By Alfred Branch, Jr.
Connecticut’s proposed bill to repeal its scalping law will be heard by the state’s General Assembly during the current legislative session, following a move Monday by House Democrats to emergency certify the bill.
Last week, the bill was in legal limbo after the legislature’s General Law Committee meeting ran too long and staffers failed to file the proposal by the deadline to have bills placed on the General Assembly docket. The scalping repeal was one of 18 bills that were not filed on time, but all were emergency certified by the Democrats, which is the legislature’s majority party.
“It could be a few months before it gets to the floor of the General Assembly,” said the bill’s author, Rep. Leonard Greene. The current legislative session ends in early June and specific agenda items have not been determined.
Under the current law, event tickets cannot be resold for more than $3 above face value, unless a broker or agent that receives written authorization from the event venue to sell it for above face value. The proposed bill would repeal that law to make scalping permissible, and it toughens the punishment for the sale of counterfeit tickets and sets a 1,500-foot buffer between scalpers and an event venue. Greene’s proposal also requires brokers to refund a purchaser’s money, including service fees and delivery charges, when an event is cancelled or if for some reason the ticket does not allow entry into the event.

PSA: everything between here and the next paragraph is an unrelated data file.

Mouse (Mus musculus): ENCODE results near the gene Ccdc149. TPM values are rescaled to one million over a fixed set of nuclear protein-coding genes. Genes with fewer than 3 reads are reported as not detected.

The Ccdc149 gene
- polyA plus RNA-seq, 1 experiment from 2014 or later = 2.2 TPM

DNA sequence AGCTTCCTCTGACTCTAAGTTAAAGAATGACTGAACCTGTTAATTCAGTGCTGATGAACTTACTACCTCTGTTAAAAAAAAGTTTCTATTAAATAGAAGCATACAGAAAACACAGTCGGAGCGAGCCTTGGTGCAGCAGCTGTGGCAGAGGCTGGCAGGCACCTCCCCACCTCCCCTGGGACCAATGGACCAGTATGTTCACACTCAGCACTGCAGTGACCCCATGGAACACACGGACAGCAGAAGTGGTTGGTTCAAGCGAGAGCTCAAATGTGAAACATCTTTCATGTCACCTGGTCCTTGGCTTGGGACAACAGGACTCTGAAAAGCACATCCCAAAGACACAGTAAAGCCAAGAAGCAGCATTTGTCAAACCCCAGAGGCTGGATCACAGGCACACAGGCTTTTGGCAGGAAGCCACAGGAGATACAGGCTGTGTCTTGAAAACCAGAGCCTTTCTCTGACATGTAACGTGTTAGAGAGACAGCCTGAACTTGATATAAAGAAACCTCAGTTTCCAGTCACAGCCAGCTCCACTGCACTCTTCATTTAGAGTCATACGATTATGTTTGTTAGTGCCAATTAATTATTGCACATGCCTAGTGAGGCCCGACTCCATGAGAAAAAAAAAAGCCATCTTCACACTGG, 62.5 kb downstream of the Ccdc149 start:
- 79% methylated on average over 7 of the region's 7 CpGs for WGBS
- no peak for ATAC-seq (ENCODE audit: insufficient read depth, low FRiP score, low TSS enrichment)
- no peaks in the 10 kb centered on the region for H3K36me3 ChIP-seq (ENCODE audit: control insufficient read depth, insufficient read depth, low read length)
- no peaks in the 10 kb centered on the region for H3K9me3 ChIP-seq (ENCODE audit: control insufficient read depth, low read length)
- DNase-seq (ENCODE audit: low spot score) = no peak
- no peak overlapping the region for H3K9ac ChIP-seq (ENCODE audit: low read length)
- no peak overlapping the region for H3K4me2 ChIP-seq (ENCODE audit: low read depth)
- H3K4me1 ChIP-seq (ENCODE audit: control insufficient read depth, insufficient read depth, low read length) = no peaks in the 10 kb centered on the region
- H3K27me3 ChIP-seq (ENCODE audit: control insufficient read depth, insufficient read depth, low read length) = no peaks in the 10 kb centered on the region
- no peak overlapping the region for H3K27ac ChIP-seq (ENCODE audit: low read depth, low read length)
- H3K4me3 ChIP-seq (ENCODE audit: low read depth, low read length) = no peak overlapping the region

Next up, the screening committees of both parties will review the bill to determine whether other committees need to look at it before it gets to the floor. Greene said the legislature’s Judiciary and Commerce committees might be in line to review it, because there are penalties involved in addition to potential changes to the marketplace. “At this point, it could be amended at anytime,” Greene said, but added that he had not heard of any legislators possibly altering the bill.
The Connecticut bill has bipartisan support because legislators recognize the ticket resale landscape has changed over the years, in part due to the Internet. Connecticut is the latest in a series of states that are considering repealing their anti-scalping laws, including New York and Minnesota which are both in the midst of reviewing their requirements.